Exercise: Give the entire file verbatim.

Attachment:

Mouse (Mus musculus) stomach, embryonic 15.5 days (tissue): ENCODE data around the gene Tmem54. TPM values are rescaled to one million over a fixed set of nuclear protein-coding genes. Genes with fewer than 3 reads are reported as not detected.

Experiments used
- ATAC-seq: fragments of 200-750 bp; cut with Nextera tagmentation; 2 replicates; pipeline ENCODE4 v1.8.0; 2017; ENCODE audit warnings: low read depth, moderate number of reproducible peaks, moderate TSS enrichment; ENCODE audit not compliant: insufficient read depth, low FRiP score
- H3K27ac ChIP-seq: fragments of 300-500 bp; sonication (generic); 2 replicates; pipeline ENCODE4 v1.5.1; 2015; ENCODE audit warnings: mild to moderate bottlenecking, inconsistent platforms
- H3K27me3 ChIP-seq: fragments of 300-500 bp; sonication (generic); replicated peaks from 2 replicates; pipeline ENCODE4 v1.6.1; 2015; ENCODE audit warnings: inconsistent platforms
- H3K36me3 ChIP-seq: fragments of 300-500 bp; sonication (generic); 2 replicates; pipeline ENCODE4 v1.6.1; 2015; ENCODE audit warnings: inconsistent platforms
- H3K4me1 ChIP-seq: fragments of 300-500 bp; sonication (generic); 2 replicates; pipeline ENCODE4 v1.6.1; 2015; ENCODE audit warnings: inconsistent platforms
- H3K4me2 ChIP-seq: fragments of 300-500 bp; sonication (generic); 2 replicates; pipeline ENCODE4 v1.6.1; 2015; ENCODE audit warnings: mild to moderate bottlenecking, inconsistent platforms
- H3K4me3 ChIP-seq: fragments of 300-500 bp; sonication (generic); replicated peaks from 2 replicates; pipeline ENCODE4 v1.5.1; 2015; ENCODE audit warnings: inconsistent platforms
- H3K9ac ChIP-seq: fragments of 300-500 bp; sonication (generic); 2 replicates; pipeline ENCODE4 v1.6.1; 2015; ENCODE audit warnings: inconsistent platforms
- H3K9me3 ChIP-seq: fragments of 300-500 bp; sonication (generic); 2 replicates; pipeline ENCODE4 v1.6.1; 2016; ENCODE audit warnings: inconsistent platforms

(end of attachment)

Mouse (Mus musculus) stomach, embryonic 15.5 days (tissue): ENCODE data around the gene Tmem54. TPM values are rescaled to one million over a fixed set of nuclear protein-coding genes. Genes with fewer than 3 reads are reported as not detected.

Experiments used
- ATAC-seq: fragments of 200-750 bp; cut with Nextera tagmentation; 2 replicates; pipeline ENCODE4 v1.8.0; 2017; ENCODE audit warnings: low read depth, moderate number of reproducible peaks, moderate TSS enrichment; ENCODE audit not compliant: insufficient read depth, low FRiP score
- H3K27ac ChIP-seq: fragments of 300-500 bp; sonication (generic); 2 replicates; pipeline ENCODE4 v1.5.1; 2015; ENCODE audit warnings: mild to moderate bottlenecking, inconsistent platforms
- H3K27me3 ChIP-seq: fragments of 300-500 bp; sonication (generic); replicated peaks from 2 replicates; pipeline ENCODE4 v1.6.1; 2015; ENCODE audit warnings: inconsistent platforms
- H3K36me3 ChIP-seq: fragments of 300-500 bp; sonication (generic); 2 replicates; pipeline ENCODE4 v1.6.1; 2015; ENCODE audit warnings: inconsistent platforms
- H3K4me1 ChIP-seq: fragments of 300-500 bp; sonication (generic); 2 replicates; pipeline ENCODE4 v1.6.1; 2015; ENCODE audit warnings: inconsistent platforms
- H3K4me2 ChIP-seq: fragments of 300-500 bp; sonication (generic); 2 replicates; pipeline ENCODE4 v1.6.1; 2015; ENCODE audit warnings: mild to moderate bottlenecking, inconsistent platforms
- H3K4me3 ChIP-seq: fragments of 300-500 bp; sonication (generic); replicated peaks from 2 replicates; pipeline ENCODE4 v1.5.1; 2015; ENCODE audit warnings: inconsistent platforms
- H3K9ac ChIP-seq: fragments of 300-500 bp; sonication (generic); 2 replicates; pipeline ENCODE4 v1.6.1; 2015; ENCODE audit warnings: inconsistent platforms
- H3K9me3 ChIP-seq: fragments of 300-500 bp; sonication (generic); 2 replicates; pipeline ENCODE4 v1.6.1; 2016; ENCODE audit warnings: inconsistent platforms